Extrasolar planet will most probably fall into its star

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Thursday, August 27, 2009

Astronomers have discovered an extrasolar planet that may eventually collide into its sun. The planet, called WASP-18b, orbits its star in under one day, and is 10 times larger than Jupiter. Its star is 1,000 light years from Earth. The discovery was made by British astronomers. The planet's name is derived from the group that discovered it, WASP (Wide Angle Search for Planets).

SuperWASP (Wide Angle Search for Planets) cameras on OMI mount in 2006
Image: David Anderson.

The planet is approximately one billion years old. Tidal interactions between the planet and its star are pulling them together, and it will likely crash into its star in under one million years. The planet is relatively much closer to its star than Earth is to the Sun. Earth is a distance of 93 million miles from the sun, whereas WASP-18b is only 1.4 million miles from its star.

Cquote1.svg The problem with this planet is that it's very massive and very close to its star. Cquote2.svg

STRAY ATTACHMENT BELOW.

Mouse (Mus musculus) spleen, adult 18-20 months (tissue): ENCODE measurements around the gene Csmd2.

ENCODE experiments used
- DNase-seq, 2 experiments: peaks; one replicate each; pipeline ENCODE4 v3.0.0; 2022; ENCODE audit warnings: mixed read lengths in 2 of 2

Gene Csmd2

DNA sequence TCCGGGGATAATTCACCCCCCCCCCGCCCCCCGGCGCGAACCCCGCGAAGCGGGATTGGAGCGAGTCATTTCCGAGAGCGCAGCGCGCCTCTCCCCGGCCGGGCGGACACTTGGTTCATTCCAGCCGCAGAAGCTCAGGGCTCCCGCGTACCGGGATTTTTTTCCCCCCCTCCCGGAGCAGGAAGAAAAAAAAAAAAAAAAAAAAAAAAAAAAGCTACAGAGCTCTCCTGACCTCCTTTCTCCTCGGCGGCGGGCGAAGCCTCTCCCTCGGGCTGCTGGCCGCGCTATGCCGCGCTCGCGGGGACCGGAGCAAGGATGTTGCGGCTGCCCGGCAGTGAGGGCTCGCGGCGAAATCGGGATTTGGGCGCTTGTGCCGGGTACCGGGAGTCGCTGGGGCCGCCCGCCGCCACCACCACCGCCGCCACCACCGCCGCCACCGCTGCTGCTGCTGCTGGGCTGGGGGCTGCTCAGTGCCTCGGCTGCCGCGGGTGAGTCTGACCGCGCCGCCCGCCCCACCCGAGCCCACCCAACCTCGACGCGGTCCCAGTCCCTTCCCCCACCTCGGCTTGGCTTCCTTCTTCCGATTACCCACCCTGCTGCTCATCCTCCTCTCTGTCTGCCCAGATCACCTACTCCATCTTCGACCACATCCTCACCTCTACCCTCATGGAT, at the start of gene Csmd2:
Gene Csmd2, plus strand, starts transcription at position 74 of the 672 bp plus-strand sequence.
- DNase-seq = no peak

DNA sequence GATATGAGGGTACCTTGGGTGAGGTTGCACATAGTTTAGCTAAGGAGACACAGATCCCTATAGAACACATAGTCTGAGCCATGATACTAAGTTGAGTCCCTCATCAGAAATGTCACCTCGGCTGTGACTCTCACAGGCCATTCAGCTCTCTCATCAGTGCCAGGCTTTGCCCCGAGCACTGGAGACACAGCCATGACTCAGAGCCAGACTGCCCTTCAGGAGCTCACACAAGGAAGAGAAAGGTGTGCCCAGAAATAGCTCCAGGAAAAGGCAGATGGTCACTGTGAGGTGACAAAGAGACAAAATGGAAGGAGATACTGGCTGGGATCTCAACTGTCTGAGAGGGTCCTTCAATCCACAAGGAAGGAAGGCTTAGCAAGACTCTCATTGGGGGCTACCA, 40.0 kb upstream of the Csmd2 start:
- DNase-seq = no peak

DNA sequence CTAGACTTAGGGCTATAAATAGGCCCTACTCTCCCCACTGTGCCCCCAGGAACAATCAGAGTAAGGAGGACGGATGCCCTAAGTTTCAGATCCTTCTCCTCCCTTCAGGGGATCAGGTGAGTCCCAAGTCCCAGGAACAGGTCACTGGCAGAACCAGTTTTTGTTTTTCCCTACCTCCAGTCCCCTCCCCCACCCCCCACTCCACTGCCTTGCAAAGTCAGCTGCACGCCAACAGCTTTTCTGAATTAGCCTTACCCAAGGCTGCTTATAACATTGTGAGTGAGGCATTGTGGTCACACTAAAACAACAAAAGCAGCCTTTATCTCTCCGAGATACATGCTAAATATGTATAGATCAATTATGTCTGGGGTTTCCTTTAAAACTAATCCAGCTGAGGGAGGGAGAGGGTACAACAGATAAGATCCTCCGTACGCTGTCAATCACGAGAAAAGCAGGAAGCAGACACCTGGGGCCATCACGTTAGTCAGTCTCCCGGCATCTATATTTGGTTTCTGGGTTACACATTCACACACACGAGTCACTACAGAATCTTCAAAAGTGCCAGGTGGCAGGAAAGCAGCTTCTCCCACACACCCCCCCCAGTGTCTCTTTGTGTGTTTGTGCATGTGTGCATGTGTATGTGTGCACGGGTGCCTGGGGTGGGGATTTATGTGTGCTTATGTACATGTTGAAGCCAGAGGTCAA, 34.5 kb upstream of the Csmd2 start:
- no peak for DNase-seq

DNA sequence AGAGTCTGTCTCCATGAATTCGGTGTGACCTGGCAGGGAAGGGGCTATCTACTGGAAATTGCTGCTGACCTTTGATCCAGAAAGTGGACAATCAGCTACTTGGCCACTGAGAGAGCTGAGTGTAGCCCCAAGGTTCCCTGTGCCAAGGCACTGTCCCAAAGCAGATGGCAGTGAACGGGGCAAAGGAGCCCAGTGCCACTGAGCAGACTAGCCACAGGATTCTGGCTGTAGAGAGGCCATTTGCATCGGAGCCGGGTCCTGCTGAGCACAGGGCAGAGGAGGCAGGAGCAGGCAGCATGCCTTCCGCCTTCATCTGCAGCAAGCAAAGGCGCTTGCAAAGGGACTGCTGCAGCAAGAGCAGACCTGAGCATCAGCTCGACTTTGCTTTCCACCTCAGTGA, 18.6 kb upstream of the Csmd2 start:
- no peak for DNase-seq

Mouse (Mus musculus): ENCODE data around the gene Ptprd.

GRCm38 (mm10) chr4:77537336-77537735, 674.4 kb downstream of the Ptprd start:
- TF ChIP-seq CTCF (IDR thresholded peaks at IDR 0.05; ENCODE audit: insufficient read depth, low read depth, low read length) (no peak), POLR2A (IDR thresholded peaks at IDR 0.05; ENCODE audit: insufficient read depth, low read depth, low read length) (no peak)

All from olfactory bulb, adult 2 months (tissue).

—Professor Andrew Collier Cameron

Professor Andrew Collier Cameron of St. Andrew's University commented on the inherent problems with the planet: "The problem with this planet is that it's very massive and very close to its star. It should be creating tidal bulging that makes it spiral into its star."

Coel Hellier of Keele University led a group of researchers that discovered the planet. Their study of WASP-18b was published in the August 27 issue of the journal Nature. Scientists had a 1 in 2,000 chance of discovering the planet. There are 300 planets which are known to orbit stars other than the Sun.


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